• two and a half years ago
    Brian C
    I do not want to turn this forum into a forum for political debate, but anyone who wants to know what some of the problems are with libertarianism (and there are many problems) should read a book called Filthy Lucre by Joseph Heath, or any book on economics that discusses market failures, free rider problems, etc..

    Put simply: even if we ignore questions of social justice in the distribution of income, there are certain collective action problems that arise in a market economy that really can only be solved through government intervention of some kind. An obvious example would be bank runs. When people think a bank might fail, it is individually rational for them to try to withdraw their money, but when everyone acts rationally and tries to withdraw their money at the same time it leads to a collectively irrational result. The bank fails and no one gets their money. The government was able to solve that collective action problem through deposit insurance, and these kinds of collective action problems are pervasive, and the government is often quite effective in solving them.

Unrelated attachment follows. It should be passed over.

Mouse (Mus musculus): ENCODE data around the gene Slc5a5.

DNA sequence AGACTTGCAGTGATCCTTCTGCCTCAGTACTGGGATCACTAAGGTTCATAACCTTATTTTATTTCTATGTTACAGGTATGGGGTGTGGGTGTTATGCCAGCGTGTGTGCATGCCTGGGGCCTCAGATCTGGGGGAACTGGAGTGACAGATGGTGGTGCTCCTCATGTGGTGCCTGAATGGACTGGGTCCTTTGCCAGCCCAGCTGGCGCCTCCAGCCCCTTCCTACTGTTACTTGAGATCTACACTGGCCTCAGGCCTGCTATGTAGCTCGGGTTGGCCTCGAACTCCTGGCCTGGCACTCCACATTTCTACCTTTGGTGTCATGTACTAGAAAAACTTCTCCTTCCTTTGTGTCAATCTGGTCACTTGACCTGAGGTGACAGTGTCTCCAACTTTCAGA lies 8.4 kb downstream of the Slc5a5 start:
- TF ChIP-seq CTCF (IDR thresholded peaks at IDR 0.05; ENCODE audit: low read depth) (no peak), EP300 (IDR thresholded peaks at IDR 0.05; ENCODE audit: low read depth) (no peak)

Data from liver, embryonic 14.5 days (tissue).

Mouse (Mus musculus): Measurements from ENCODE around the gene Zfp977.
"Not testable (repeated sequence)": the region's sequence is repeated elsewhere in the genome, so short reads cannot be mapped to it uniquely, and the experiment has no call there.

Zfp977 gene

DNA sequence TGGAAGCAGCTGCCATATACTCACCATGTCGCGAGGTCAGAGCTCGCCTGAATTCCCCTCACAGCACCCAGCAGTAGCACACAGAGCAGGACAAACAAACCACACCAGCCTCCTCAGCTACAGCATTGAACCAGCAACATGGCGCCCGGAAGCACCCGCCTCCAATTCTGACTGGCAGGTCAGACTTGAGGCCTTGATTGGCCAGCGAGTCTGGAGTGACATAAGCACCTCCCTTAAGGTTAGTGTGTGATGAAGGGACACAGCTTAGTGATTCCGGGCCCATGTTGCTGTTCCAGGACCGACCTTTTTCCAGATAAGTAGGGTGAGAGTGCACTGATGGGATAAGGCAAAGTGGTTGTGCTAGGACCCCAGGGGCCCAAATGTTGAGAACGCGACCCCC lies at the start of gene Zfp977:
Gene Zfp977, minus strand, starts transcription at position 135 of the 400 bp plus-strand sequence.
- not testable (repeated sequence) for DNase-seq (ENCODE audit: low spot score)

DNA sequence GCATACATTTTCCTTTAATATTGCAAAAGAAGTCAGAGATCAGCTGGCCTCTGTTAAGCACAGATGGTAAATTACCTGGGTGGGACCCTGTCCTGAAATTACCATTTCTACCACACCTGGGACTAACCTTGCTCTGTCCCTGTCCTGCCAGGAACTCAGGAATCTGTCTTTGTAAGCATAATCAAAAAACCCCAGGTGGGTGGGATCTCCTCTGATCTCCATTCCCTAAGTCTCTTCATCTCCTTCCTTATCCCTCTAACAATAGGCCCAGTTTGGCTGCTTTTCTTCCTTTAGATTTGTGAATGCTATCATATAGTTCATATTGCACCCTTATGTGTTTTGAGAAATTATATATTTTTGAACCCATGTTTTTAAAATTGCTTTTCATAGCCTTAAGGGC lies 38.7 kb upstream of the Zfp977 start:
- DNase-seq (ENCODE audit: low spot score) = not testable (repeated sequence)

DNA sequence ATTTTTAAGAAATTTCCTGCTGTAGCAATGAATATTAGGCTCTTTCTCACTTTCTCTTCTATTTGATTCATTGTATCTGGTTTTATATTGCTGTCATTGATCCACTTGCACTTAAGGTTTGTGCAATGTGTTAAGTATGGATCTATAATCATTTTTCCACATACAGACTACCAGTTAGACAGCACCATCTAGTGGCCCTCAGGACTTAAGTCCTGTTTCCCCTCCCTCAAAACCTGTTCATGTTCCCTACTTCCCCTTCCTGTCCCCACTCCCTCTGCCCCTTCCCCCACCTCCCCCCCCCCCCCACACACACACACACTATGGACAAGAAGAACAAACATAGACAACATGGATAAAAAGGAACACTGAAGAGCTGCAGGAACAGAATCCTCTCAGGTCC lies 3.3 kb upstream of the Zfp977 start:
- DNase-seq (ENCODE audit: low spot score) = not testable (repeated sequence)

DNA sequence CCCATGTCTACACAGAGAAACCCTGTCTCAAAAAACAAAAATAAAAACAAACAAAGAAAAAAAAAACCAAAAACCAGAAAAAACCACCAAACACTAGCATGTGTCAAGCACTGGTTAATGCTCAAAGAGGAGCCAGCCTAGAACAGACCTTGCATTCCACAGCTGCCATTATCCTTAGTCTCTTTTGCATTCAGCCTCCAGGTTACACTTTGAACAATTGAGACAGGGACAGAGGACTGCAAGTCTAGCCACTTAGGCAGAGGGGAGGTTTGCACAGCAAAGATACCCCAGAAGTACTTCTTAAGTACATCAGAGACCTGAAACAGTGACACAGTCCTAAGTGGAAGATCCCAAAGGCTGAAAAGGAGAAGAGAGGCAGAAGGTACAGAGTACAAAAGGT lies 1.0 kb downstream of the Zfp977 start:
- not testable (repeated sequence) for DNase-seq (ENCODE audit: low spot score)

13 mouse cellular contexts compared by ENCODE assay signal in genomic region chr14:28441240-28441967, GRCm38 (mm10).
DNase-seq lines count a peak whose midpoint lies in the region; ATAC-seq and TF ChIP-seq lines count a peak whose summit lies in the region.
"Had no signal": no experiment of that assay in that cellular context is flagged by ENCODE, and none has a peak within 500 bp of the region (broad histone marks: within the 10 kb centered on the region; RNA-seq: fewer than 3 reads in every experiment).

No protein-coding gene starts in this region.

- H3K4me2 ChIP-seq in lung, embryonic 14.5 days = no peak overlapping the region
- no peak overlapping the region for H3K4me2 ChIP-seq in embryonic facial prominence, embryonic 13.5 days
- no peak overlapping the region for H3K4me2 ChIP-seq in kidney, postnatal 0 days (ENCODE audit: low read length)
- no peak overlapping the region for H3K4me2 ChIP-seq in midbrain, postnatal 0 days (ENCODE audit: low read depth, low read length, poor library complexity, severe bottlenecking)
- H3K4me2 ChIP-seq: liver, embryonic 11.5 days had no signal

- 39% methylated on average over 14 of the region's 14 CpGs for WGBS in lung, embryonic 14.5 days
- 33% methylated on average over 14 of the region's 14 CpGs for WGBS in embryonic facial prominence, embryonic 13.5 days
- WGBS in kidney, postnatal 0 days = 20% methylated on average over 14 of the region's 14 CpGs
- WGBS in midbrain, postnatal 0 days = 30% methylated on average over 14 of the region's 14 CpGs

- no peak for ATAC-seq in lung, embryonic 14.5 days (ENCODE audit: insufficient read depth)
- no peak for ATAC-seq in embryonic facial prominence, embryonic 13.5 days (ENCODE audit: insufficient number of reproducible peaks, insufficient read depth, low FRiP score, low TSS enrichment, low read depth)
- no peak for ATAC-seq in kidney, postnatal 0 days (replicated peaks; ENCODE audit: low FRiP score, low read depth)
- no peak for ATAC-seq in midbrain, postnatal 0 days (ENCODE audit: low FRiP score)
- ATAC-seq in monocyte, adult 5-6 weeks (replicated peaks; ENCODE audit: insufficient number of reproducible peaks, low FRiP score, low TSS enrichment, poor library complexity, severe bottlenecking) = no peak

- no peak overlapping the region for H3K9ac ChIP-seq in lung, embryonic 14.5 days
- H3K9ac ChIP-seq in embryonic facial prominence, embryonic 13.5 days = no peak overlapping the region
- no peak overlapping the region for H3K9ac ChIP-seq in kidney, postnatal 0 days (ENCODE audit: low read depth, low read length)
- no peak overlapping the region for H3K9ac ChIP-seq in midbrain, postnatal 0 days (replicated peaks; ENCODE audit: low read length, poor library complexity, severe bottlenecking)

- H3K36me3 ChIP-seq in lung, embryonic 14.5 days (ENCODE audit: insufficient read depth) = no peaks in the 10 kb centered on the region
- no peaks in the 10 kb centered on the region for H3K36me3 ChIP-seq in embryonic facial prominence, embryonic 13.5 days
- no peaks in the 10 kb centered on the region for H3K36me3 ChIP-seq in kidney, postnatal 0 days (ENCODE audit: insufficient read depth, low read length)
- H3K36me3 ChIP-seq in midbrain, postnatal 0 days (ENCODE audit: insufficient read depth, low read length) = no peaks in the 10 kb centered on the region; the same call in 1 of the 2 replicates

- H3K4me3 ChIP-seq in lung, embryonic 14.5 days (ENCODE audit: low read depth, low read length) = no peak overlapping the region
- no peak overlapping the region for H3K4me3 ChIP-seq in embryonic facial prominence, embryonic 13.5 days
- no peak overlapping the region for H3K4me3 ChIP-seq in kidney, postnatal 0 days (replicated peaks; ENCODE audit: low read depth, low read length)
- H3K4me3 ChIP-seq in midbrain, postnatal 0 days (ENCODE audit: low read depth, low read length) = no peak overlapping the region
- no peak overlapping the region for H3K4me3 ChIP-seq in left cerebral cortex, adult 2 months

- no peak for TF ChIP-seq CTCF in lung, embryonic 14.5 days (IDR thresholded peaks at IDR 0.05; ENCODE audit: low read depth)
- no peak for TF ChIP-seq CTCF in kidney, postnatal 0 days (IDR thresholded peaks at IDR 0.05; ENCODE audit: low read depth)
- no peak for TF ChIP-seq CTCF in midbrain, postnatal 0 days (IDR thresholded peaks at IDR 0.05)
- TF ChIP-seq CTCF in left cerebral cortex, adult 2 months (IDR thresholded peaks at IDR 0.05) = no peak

The problem with libertarianism is that it tends to be a broad ideological generalization (more government is always bad). The efficacy of the government in solving collective action problems is an empirical question that has to be decided on a case by case basis, and broad ideological generalizations like libertarianism, tend to stand in the way of solving problems. There are certainly cases where government intervention makes things worse rather than better, but there are also times when the government is very successful at solving obvious problems, like deposit insurance. There are also problems, like polio, that can perhaps be solved on an individual basis by people like Bill Gates, and there are others that cannot. Like I said, this question has to be decided on a case by case basis, and ideological commitments like libertarianism tend to get in the way of solving actual problems because they have a ready-made solution for every problem (less government). We could get a lot more problems solved if people were less ideological, and more pragmatic.